5. Kretschmer, B. N. (2019). BUILDING PEACE AND A PEACE-DRIVEN ECONOMY FOR YEMEN. Nobel Women Initiative.
  6. MICHAEL, M. (2019). Click to copy RELATED TOPICS AP Top News International News Middle East Sanaa Theft Yemen General News UN probes corruption in its own agencies in Yemen aid effort. AP.
  8. Panel of Experts on Yemen. (2018). Letter dated 26 January 2018 from the Panel of Experts on Yemen mandated by Security Council resolution 2342 (2017) addressed to the President of the Security Council. OHCHR.
  9. Panel of Experts on Yemen. (2020). Letter dated 27 January 2020 from the Panel of Experts on Yemen addressed to the President of the Security Council.
  10. Women4Yemen Network. (2019). Attacks On Aden: A Gateway To New Conflict Phase. Women4Yemen Network.
  11. Women4Yemen Network. (2019). Renewal and Strengthening of Group of Eminent Experts Mandate Would Be A Victory for Peace in Yemen. Women4Yemen Network.
  12. Women4Yemen Network. (2019). WFP's decision to halt aid is an indicator of a larger problem of crushed civil space, affecting the lives of millions of Yemenis and threatening opportunities for sustainable peace. Women4Yemen Network.
  13. Yemeni Archive. (2019). Medical Facilities Under Fire. Yemeni Archive.

Photo courtesy: Pulitzer-award winner Maad Alzekri

Urgent Appeal To Release Prisoners and Detainees in Yemen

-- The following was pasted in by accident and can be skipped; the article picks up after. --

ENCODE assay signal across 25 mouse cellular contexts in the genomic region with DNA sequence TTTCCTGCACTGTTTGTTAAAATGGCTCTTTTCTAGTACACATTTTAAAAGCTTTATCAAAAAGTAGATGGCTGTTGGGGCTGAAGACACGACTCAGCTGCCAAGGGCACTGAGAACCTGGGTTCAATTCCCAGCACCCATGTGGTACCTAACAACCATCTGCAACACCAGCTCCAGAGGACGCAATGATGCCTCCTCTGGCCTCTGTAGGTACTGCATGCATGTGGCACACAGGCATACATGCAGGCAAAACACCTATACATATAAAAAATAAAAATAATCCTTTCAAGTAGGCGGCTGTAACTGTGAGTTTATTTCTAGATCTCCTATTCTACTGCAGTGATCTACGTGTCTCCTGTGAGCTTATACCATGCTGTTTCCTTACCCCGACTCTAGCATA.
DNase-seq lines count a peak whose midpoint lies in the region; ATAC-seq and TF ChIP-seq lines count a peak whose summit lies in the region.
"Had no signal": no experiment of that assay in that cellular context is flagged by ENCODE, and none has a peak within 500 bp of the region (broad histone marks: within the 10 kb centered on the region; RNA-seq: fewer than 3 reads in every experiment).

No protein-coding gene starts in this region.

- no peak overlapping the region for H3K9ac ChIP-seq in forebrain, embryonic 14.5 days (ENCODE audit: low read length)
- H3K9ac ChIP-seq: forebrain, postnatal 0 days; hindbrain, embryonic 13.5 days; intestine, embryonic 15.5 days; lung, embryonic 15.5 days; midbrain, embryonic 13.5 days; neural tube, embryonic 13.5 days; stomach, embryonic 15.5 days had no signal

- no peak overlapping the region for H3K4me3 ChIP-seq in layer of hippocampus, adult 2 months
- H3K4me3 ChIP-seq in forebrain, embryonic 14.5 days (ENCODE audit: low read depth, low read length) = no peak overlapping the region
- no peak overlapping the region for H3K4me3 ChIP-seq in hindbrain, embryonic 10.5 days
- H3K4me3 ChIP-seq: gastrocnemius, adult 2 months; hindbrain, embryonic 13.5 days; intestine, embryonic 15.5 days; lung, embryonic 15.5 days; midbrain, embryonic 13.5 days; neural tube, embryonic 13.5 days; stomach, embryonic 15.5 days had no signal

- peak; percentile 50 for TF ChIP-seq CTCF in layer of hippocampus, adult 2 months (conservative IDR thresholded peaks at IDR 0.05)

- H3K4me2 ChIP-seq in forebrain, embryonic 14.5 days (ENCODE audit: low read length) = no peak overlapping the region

Urgent Appeal To Release Prisoners and Detainees in Yemen

Urgent Appeal To Release Prisoners and Detainees in Yemen


Women4Yemen, Yemen


Yemen has been in conflict since 2014 which has caused extreme suffering to millions of people resulting in devastating conditions.

Tens of thousands of civilians have been detained for little or no reason, treated with cruelty and unfairness, in conditions that are not fit for any living being.
It is not just the political or military prisoners who face these conditions, but also those awaiting trials or serving their sentences.

Yemen's prisons and detention facilities lack the most basic provisions. There is no water or sanitation. Inmates live in cramped quarters, with neither their dignity nor their basic rights being respected. Broken windows, rats, cockroaches, damp, dirt and leaking toilets would cause a catastrophic disaster.



YET THE CONFLICT PARTIES IN YEMEN HAVE NOT HEEDED ANY CALLS. THE HOUTHI armed group WHO controls the highest number of detention centers in the north, The Southern Transitional Council that controls most detention centers in the South, in addition to the internationally recognized government that controls some prisons in the north and south of the country - NONE OF THEM HAVE TAKEN RESPONSIBLE ACTIONS TO PREVENT A NEW TRAGEDY UNFOLDING IN OUR MIDST. THEY DEMONSTRATE THEIR DISREGARD FOR YEMENI CITIZENS, BY CONTINUING TO COMPETE FOR POWER, IN THE ABSENCE OF ANY WILLING TO SHARE THE RESPONSIBILITY FOR THE LIVES AND WELLBEING OF OUR PEOPLE, OR FOR THE PROVISION OF public services and HEALTH CARE.